With their doors blocked by gas lines, their customers stranded by cab strikes and their dining rooms turned into deserts by President Carter's thermostat rules, Washington's restaurants are in trouble.

Short lines at lunch and empty tables at dinner are the symptoms of an energy-inspired exodus from the District of Columbia's 1,000 restaurants, the biggest retail business in the city.

The last two months have been slow all over the metropolitan area restaurateurs report, but especially so in downtown establishments and especially on weekends.

Business is down as much as 30 percent, restaurant owners say. Food prices are up by a like amount, creating a cash-flow crisis that could close the doors of some struggling cafes.

"Some people just will not be able to make it, especially places that are not quite known yet," warned Jean Michel Farret, maitre d" at Jean-Pierre, the French restaurant on K Street NW.

I look to see a lot of people running to the bank and squeezing their suppliers," agreed Barbara Witt, proprietor of the The Big Cheese in Georgetown.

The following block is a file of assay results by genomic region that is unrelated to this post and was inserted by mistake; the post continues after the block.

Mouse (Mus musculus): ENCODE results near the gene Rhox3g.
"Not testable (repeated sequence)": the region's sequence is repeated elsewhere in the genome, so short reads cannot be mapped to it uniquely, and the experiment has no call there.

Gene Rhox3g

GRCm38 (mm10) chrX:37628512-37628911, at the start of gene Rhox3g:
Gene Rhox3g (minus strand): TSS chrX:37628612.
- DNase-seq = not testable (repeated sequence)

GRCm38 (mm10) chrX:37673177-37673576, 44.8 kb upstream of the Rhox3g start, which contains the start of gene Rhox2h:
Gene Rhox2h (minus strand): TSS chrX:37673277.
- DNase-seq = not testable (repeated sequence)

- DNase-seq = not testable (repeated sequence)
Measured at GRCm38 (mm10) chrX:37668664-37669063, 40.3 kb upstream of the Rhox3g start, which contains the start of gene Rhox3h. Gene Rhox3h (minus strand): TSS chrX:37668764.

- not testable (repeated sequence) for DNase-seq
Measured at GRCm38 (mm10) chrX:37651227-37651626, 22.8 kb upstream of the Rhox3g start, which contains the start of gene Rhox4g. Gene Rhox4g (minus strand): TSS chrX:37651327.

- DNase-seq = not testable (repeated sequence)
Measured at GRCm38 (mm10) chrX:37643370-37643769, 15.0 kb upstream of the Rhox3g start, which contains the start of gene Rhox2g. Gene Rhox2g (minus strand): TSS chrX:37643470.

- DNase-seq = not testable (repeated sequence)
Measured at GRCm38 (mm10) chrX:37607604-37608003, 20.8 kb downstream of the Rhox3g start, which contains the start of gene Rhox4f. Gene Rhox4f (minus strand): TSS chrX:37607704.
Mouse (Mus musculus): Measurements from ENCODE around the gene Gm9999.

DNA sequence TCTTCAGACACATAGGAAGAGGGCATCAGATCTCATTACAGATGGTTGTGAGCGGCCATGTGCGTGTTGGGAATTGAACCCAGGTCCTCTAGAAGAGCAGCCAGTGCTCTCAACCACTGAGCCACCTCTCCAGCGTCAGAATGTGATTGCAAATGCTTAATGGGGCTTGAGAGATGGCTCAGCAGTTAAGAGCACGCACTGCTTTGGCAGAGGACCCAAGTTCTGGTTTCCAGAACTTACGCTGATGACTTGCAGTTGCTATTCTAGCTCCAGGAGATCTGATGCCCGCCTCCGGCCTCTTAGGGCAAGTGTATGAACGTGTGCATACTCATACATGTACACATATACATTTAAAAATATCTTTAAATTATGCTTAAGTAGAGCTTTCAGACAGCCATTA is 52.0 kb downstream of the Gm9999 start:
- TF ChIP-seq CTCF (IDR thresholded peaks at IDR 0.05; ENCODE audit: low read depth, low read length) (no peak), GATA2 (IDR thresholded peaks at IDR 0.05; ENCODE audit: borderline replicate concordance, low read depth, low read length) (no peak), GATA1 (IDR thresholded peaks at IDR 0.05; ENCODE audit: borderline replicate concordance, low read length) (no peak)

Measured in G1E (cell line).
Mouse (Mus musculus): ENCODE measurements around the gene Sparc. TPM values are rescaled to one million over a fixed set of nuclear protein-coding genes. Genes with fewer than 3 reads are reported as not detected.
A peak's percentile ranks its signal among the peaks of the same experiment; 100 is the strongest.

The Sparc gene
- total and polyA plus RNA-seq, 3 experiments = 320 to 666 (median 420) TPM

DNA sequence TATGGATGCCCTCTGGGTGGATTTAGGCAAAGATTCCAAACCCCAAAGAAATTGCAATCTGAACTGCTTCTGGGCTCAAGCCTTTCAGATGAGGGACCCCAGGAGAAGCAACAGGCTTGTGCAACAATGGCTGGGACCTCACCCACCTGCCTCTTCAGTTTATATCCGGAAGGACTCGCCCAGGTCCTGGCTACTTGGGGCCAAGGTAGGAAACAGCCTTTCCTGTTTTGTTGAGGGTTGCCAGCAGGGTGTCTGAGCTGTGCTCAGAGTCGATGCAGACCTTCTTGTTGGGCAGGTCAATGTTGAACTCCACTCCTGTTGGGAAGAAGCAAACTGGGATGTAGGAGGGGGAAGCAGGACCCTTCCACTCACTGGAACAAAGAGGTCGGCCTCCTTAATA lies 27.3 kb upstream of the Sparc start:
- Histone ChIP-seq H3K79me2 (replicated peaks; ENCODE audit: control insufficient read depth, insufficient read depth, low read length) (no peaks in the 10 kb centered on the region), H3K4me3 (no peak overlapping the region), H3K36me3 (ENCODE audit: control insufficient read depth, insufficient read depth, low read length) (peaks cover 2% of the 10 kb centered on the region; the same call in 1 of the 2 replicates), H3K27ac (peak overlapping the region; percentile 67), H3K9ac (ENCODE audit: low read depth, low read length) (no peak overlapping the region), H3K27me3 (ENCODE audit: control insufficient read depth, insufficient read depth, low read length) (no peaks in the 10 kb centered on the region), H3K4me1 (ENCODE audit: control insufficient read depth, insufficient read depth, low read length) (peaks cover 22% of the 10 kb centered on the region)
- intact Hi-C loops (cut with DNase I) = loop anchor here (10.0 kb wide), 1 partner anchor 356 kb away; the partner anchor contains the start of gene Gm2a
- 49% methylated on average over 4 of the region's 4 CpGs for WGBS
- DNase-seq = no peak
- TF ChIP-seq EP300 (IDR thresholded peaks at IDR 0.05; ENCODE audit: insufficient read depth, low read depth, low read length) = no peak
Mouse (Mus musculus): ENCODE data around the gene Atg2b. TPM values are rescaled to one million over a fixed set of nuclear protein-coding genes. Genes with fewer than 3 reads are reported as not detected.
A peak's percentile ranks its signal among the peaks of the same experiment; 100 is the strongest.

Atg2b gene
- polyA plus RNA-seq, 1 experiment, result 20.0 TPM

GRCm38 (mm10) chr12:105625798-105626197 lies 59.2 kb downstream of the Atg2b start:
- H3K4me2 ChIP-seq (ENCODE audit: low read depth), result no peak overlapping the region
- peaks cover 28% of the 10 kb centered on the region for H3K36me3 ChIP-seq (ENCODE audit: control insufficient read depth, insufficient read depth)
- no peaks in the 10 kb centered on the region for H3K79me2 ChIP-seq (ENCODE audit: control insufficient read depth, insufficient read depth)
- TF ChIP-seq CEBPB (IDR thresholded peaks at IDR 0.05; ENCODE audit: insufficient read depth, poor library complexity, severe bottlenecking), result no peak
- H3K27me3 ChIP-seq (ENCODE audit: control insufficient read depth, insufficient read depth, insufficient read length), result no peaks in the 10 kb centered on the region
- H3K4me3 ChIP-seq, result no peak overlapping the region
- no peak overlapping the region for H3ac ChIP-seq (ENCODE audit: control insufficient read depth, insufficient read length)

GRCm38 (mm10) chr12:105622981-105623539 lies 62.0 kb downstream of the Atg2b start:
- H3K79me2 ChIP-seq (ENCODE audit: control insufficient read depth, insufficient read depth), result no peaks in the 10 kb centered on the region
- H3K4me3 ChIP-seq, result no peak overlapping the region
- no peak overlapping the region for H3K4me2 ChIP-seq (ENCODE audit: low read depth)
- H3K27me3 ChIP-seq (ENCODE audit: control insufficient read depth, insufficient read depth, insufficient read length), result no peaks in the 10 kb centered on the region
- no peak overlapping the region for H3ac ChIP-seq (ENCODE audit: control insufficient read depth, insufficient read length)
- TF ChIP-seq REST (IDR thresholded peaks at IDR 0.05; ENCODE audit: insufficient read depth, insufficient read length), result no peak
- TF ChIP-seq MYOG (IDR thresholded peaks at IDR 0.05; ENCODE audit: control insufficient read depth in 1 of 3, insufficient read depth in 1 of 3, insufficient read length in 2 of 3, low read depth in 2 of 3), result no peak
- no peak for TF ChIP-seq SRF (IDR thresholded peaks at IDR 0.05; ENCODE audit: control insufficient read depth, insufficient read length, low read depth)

Farret said business some days is off 30 percent from a year ago and Witt said her June and July volume to date is precisely 7.5 percent less than during last year.

When two of the most successful eateries in the district of Columbia report that kind of a slump, it indicates serious difficulties for the city's biggest retail business.

"It's a two-pronged problem," explained Lee Palmer, owner of the Old Club in Alexandria and president of the Restaurant Association of Metropolitan Washington.

"Tourist business has declined directly due to the gasoline situation, and when it declines, all the economy declines with it," he added.

Palmer said that during the first week of the gasoline crisis, some restaurants reported a 50 percent drop in business but things have picked up since the gas lines began to shrink.

Like many suburban restauranteurs, Palmer said his business has not been hurt so badly. "My customers stayed home and came to eat with me," he explained.

Fast food and family restaurants - the places that emphasize convenience and cost rather than cuisine - apparently are faring better than more elite eateries.